Visuals/Picture Quality (5/5)
Hostiles was shot primarily using Panavision XL2 35mm cameras. The digital intermediate was finished at 4K and really captures cinematographer Masanobu Takayanagi’s vision. It’s quite impressive seeing as Takayanagi and director Scott Cooper have worked on a bunch of films together, but none quite like encompassing the scope of a huge open western setting. There are many great shots throughout. The landscape is gorgeous and you really get every color shining through which nicely contrasts the drabness of the costumes.
HDR is huge asset and compliments being shot on film nicely. Colors pop, detail and clarity are excellent. Even the dark scenes are lighted just well enough, you only lose a slight amount of crispness. The grain comes through wonderfully and even accentuates the fog and the rain. I think shooting on film with the anamorphic lenses was the right call. The Blu-ray looks terrific as well and would be top notch if not for there being an even better version with 4K and HDR. Seeing as the price difference is only like $5 getting the 4K is a no-brainer if you have the equipment or will be upgrading in the future.
Score/Audio Quality (4.5/5)
Some will be saddened by the non-inclusion of an Atmos or DTS:X track. However, the DTS-HD Master Audio 5.1 does a solid job throughout the film. The surround is constantly immersing you in this fantastical western world and makes the whole film feel especially alive. Most of the film is shot outside so you will always pick things up from the horses or other people. Fidelity is great and doesn’t disappoint.
The score is rather safe but complimentary. It fits the film well and accentuates each of the scenes. Dialogue is clear and clean and when Cherokee is spoken subtitles are automatically provided on the screen.
Special Features (2.5/5)
A Journey of the Soul: The Making of Hostiles (01:03:05) Not in 4K or HDR. It is included on both the 4K and Blu-ray disc, however. There is a play all feature that includes all three parts featured below.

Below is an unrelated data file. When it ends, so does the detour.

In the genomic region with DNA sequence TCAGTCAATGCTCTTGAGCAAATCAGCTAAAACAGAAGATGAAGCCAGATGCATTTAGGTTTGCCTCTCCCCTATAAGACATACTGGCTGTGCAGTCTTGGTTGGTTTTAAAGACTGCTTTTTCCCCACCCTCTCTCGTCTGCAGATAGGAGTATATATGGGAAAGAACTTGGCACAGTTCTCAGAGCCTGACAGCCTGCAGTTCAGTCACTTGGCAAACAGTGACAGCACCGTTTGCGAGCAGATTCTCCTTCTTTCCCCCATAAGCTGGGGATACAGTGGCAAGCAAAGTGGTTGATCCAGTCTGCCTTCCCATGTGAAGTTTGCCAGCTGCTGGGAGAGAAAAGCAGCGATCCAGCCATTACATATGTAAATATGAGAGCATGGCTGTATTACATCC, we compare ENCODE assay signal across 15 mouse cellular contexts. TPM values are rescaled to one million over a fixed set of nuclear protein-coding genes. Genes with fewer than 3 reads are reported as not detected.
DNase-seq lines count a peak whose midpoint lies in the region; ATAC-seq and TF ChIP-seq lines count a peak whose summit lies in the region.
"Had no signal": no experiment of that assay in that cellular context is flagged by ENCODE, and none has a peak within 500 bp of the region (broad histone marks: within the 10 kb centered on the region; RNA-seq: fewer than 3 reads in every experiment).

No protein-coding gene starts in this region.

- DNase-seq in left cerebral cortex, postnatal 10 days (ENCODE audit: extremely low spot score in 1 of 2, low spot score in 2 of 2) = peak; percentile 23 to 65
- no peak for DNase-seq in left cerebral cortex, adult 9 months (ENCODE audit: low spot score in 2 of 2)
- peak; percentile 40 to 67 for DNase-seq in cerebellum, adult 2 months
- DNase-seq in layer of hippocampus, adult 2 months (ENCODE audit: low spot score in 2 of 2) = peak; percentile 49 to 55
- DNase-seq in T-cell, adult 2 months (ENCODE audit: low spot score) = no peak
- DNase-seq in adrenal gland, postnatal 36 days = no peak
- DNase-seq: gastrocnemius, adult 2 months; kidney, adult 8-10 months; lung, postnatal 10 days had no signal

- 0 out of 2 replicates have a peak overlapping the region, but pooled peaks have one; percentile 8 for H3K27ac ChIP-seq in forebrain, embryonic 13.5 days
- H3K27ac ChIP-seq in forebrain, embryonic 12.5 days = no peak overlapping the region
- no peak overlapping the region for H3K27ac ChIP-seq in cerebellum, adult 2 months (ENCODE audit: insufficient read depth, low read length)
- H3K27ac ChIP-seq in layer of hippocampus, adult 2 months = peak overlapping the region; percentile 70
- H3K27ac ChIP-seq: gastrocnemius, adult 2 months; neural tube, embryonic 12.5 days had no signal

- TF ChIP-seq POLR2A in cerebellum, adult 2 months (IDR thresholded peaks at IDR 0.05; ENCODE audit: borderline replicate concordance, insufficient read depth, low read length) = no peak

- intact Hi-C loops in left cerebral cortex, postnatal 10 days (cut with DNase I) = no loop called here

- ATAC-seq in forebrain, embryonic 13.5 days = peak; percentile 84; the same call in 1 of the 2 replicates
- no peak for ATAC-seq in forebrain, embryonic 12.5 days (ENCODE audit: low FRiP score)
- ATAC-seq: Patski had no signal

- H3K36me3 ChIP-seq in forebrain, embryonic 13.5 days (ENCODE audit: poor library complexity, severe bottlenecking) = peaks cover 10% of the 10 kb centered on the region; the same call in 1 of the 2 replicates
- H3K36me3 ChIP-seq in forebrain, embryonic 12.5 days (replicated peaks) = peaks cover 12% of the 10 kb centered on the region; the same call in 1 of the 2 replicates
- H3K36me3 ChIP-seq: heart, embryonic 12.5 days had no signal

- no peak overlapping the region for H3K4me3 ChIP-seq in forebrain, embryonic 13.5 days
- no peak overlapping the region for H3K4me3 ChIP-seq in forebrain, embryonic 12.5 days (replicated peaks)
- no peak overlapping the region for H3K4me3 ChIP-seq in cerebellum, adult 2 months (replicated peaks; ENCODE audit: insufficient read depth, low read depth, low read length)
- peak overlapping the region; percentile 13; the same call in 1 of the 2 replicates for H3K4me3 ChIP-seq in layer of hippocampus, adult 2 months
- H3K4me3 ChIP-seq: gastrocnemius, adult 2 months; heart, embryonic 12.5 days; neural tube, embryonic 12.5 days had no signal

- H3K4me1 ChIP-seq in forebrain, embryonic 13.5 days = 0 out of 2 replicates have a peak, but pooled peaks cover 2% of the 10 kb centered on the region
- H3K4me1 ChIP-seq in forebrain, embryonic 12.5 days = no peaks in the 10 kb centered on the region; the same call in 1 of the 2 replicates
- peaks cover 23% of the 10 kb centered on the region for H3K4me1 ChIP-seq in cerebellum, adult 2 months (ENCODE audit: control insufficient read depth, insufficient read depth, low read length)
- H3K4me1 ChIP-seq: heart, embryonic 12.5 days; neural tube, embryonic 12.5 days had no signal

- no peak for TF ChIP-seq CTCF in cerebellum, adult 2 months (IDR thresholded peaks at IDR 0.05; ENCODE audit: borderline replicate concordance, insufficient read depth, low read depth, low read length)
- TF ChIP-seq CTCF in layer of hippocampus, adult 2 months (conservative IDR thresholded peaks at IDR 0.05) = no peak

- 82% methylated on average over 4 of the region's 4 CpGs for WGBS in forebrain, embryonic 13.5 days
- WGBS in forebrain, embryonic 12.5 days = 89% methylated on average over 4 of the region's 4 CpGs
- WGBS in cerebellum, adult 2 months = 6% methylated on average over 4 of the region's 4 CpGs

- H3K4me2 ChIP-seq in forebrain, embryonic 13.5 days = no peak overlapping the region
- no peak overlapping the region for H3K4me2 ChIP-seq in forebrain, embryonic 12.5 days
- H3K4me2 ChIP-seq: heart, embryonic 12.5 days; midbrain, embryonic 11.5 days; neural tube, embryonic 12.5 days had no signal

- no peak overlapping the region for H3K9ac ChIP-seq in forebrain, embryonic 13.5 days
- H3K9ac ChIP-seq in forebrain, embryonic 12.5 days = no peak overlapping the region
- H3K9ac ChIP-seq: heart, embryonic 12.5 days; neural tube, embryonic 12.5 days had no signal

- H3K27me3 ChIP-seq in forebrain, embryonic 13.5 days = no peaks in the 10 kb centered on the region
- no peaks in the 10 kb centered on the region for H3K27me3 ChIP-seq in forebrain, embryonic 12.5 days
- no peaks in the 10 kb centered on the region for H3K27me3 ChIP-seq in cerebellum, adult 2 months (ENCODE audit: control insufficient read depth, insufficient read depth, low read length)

Provenance (22:09) An in-depth look at the background of the film. Director Scott Cooper gives details of coming up with the story and also how he wrote parts for certain actors. We also get insights from some of the Native American consults. They discuss the authenticity of the film and their surprise that they were asked to be involved unlike a lot of films that portray Native Americans.
Removing the Binds (18:07) This part explores the different locations and what challenges they faced. It also goes quite into detail on the set designs and how they researched and built the various houses and forts. Finally, it delves into the various costumes for the main cast and the authenticity of each.
Don’t Look Back (22:49) A somewhat disjointed part compared to the previous two. The first section is praise for the director that you see in a lot of EPK stuff. They also go into various themes and tones and a little in-depth into the horseriding and Cherokee language.
Trailers (Blu-ray Disc Only)
- 47 Meters Down
- Friend Request
- Hurricane Heist
- 4K UHD & Blu-ray
- Disc Art
- UV Code (Will redeem in 4K if you use Fandango)
- Non-eco Dual Case
- Rounded Slipcover (I’ve ranted about these before, LOVE slipcovers but totally hate these Lionsgate ones)
- Aspect ratio: 2.40:1
- English: DTS-HD Master Audio 5.1
- English Descriptive Audio
- English SDH
Runtime 134 Mins
Hostiles Overall (4/5)
Even though it’s a western, Hostiles is a film that has many modern sensibilities and could be told in various settings. The acting, set design, costumes, locations, and all the particulars show this was a labor of love on many fronts. The picture and sound quality are top-notch and what you should expect from the 4K format. The packaging and special features are solid and certainly elevate the film to be seen on and owned on UHD versus just streaming.
You can pick Hostiles up from Amazon or many other fine retailers.
Note: This Blu-ray was sent to us for review. This has not affected our judgment or editorial process in any way. Please contact us if you have any questions regarding this process.